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Review: “Museum of Wonder” by Aimee Stewart, Ravensburger – 9/10

Publisher: Ravensburger (Germany), 2016

Title:  “Museum of Wonder”  by Aimee Stewart, 1000 pieces

Final dimension: 70×50 cm (approx 27.5″ x 19.5″)

Review by Jane


Box Quality:  (10/10)
The box is shown above and below. Like all Ravensburger boxes, the rectangular box is sturdy and nicely designed.


The back of the box has a generic “Ravensburger quality” image. However, there are goodies inside that make up for it!

The sides:

The sides show the Ravensburger logo, a close-up detail from the image, the piece count and the name of the image.  The artist name is small on one side in the copyright info.





Inside the box:

This box contains all sorts of goodies!  There’s a warranty sheet and a full-color sheet on the “What if?” series. There’s also a mini full-color catalog of this year’s releases, which is great to have for a collector. (Years later, it’s nice to be able to see what was out at the same time.)  There’s also a full-color sheet on the puzzle with the artist bio. This can be used as a reference when working the puzzle (though the box lid is larger), but it’s also nice to have as a collectible.




The Image: 9/10

Aimee Stewart and Colin Thompson are two fantasy artists Ravensburger publishes heavily. They both do collage fantasy images. Aimee’s often are based on the “shelf” idea (whereas Colin has been doing “cupboards” lately). This newest Aimee Stewart puzzle populates the shelves with things you’d see in a museum. The objects include dinosaur bones, art from ancient Greece and Asia, fine art paintings, and medieval suits of armor. It’s a very attractive collage image with all the various images well integrated.  I found the image quite appealing the first time I saw it.

Above: The completed puzzle. Click for closer view.

Puzzle Quality: 9/10

Ravensburger is one of our highest ranking brands for quality and this puzzle is no exception. It features solid, sturdy pieces, great image reproduction, and a nice variety of piece shapes for a grid-shaped puzzle. I love the way the pieces interlock. You can lift small groups of pieces without them falling apart.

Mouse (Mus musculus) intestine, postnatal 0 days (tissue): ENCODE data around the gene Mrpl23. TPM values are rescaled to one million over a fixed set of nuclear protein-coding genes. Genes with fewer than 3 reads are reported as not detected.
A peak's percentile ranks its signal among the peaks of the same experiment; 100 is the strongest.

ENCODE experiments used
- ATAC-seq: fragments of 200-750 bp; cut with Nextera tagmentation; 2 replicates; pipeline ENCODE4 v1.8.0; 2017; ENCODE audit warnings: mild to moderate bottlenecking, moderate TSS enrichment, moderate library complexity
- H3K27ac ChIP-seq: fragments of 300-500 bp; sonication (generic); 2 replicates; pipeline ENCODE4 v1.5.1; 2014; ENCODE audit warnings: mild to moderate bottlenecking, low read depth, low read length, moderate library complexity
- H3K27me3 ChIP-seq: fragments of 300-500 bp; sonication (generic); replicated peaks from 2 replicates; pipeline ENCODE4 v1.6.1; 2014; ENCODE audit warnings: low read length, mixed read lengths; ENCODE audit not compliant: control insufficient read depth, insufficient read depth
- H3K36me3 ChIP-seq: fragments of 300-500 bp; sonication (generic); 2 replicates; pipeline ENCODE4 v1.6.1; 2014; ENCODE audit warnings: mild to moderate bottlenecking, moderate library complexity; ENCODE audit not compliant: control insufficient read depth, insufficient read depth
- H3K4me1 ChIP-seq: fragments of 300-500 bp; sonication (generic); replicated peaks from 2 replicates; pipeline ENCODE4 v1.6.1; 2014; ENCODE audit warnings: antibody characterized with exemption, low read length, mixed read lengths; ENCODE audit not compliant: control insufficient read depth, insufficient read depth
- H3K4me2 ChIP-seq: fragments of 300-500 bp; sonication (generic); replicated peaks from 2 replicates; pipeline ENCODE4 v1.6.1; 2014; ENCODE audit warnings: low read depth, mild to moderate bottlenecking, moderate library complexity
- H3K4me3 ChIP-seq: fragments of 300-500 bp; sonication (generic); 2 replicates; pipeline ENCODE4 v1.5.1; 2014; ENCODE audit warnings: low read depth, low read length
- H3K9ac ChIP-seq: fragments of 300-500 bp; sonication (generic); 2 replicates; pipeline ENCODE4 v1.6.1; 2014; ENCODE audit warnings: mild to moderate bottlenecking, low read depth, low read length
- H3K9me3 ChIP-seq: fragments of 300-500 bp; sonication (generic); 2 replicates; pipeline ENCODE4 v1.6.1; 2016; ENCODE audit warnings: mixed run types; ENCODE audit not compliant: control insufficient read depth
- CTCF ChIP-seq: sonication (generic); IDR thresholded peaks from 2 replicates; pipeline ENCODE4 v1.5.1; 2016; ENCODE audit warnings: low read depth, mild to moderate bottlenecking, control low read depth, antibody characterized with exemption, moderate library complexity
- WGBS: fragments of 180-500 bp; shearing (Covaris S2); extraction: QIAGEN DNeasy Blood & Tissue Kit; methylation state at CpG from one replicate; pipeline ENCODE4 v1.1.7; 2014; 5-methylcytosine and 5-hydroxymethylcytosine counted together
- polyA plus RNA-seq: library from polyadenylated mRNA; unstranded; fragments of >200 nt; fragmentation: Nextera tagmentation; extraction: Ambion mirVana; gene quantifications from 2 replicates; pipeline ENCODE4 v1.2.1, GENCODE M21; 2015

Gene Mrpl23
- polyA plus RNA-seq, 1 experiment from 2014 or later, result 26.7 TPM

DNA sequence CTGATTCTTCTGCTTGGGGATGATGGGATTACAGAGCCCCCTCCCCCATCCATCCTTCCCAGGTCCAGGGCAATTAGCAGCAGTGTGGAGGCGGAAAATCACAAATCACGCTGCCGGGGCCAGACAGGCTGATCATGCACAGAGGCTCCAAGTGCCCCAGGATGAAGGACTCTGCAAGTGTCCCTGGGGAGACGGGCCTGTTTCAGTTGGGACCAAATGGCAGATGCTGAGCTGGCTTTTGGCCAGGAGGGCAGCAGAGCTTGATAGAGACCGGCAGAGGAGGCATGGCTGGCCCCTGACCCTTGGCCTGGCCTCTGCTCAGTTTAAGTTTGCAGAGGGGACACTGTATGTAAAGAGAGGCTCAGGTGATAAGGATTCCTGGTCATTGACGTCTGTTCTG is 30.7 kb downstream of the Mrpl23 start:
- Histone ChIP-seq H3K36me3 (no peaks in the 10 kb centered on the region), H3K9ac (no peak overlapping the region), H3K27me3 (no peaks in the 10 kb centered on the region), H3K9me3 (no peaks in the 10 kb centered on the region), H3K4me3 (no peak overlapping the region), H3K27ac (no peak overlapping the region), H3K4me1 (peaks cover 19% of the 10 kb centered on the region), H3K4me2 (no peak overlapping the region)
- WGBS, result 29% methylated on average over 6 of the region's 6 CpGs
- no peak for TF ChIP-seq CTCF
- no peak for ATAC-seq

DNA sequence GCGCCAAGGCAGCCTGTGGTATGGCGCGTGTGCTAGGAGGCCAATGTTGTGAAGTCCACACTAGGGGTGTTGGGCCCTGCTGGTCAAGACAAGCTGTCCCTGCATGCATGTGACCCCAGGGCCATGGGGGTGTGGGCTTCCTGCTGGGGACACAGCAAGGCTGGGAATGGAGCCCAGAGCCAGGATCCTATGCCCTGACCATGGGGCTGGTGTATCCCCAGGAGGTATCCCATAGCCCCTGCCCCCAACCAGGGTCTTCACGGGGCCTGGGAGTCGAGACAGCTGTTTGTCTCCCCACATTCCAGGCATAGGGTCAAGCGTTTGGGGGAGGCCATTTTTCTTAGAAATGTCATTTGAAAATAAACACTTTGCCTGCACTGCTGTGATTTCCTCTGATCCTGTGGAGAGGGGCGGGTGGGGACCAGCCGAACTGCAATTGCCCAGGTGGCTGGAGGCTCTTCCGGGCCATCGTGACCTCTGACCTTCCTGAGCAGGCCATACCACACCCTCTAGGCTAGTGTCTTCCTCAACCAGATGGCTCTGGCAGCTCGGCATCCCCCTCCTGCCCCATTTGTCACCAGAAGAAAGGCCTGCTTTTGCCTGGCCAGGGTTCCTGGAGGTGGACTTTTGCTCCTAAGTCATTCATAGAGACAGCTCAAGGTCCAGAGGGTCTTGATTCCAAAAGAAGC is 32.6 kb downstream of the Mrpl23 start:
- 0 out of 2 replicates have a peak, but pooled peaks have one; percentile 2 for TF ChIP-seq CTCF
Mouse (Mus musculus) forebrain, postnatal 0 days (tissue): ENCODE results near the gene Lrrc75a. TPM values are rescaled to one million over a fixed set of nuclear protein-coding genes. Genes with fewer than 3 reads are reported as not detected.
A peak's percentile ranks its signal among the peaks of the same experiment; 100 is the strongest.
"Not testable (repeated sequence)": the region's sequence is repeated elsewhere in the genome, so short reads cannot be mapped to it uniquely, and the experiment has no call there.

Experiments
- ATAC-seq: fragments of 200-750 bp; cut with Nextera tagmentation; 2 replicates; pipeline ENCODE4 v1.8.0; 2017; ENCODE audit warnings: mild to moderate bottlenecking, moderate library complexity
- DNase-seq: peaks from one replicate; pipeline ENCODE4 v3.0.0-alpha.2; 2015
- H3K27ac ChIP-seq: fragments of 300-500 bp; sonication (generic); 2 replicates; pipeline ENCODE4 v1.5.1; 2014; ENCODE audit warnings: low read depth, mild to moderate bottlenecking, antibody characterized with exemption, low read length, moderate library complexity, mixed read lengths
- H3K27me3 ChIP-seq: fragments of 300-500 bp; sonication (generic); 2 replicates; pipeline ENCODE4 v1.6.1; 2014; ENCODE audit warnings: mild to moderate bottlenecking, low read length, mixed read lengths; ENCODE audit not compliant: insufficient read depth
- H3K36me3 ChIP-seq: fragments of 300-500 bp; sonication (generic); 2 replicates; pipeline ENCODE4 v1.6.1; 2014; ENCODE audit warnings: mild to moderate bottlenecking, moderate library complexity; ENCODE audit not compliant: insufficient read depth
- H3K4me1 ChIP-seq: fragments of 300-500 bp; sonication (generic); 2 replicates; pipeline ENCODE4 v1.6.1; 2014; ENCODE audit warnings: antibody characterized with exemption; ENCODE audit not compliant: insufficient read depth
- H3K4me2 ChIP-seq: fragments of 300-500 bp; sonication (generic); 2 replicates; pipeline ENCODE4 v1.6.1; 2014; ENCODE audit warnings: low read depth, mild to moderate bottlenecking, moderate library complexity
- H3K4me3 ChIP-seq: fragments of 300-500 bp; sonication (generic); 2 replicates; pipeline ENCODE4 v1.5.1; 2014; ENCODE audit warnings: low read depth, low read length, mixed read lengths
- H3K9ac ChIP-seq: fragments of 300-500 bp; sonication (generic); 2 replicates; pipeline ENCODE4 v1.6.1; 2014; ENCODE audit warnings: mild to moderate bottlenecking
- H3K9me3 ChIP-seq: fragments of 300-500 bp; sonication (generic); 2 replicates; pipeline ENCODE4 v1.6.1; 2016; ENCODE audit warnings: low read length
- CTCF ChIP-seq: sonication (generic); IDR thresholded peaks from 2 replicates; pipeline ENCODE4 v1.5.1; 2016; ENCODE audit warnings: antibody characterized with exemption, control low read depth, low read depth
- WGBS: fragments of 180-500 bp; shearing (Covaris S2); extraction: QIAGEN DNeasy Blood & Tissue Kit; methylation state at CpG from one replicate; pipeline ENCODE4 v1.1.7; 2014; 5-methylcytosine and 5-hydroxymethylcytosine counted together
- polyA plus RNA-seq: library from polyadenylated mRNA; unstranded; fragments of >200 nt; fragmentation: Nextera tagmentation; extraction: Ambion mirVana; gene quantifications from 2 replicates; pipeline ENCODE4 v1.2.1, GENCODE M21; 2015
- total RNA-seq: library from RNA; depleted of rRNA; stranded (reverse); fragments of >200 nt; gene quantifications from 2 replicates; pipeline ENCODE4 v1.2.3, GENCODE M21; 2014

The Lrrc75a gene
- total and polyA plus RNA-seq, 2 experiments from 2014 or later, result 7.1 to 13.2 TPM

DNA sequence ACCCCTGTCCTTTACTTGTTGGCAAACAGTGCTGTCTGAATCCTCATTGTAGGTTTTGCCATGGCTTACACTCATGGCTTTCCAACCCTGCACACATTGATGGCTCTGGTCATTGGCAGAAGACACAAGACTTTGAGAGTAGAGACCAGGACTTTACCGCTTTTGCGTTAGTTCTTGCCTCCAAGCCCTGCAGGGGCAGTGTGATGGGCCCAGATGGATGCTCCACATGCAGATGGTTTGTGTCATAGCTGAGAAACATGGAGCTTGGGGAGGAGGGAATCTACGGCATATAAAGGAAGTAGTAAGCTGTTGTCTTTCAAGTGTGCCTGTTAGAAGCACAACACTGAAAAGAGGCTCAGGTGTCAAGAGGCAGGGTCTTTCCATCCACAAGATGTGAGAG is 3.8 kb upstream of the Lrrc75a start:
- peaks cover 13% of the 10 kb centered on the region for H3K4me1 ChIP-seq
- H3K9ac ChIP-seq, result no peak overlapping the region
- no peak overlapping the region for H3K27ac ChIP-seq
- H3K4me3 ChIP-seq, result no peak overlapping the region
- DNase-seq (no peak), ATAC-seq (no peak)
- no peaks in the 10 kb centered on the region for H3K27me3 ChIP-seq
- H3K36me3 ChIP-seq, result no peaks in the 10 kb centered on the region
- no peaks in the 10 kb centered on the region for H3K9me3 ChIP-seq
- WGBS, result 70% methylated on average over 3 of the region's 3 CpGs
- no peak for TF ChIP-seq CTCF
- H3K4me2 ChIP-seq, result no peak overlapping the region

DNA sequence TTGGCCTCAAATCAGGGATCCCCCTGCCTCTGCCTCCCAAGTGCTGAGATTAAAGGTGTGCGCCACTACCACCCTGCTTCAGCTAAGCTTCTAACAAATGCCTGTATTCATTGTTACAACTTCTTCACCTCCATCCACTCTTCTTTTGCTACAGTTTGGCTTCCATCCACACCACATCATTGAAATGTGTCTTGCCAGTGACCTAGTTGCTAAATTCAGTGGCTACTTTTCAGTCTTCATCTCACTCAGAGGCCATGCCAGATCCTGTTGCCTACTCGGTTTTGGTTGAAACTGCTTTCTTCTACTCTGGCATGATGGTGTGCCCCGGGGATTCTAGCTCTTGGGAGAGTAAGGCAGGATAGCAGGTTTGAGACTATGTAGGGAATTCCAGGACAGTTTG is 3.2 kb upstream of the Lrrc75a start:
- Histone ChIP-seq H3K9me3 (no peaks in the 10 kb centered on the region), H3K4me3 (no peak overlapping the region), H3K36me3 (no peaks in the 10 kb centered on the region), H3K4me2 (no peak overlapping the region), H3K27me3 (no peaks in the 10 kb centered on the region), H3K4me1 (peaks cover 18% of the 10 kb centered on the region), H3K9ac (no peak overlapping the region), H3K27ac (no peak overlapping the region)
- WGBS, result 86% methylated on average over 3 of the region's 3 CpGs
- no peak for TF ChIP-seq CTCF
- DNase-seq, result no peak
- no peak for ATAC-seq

Assembly: 8/10

This puzzle is of moderate difficulty. There are bright colors, but they tend to be all over the image. For example, there are lots of different areas of blue and of red including some quite small bits. Everything in the image is relatively small, so you don’t have nice chunks that can be assembled without reference to the box lid (the stairs at the bottom middle are an exception).

The assembly process is one of putting together lots of very small things and then checking to see where they go on the box lid and putting them in place. This kind of detail work is quite popular in puzzles and is loads of fun if you like that sort of thing. �� Which I obviously do.  I rated this category highly, but for me it would have rated higher still if the image had incorporated more easily assembled areas (like the stairs) with areas of tiny detail– instead of all being tiny detail.

This is the kind of puzzle where you find a lot of interesting detail as you put it together. Someone with more time than me might like the idea of identifying each object and tracing it to its home museum. Now that would be a challenge!








Another fun fantasy collage puzzle from Aimee Stewart and Ravensburger. Excellent manufacturing quality, a nice collectible box, and loads of interest in the image itself. Recommended!

Where to find:

You can find other great Ravensburger Jigsaw Puzzles here.


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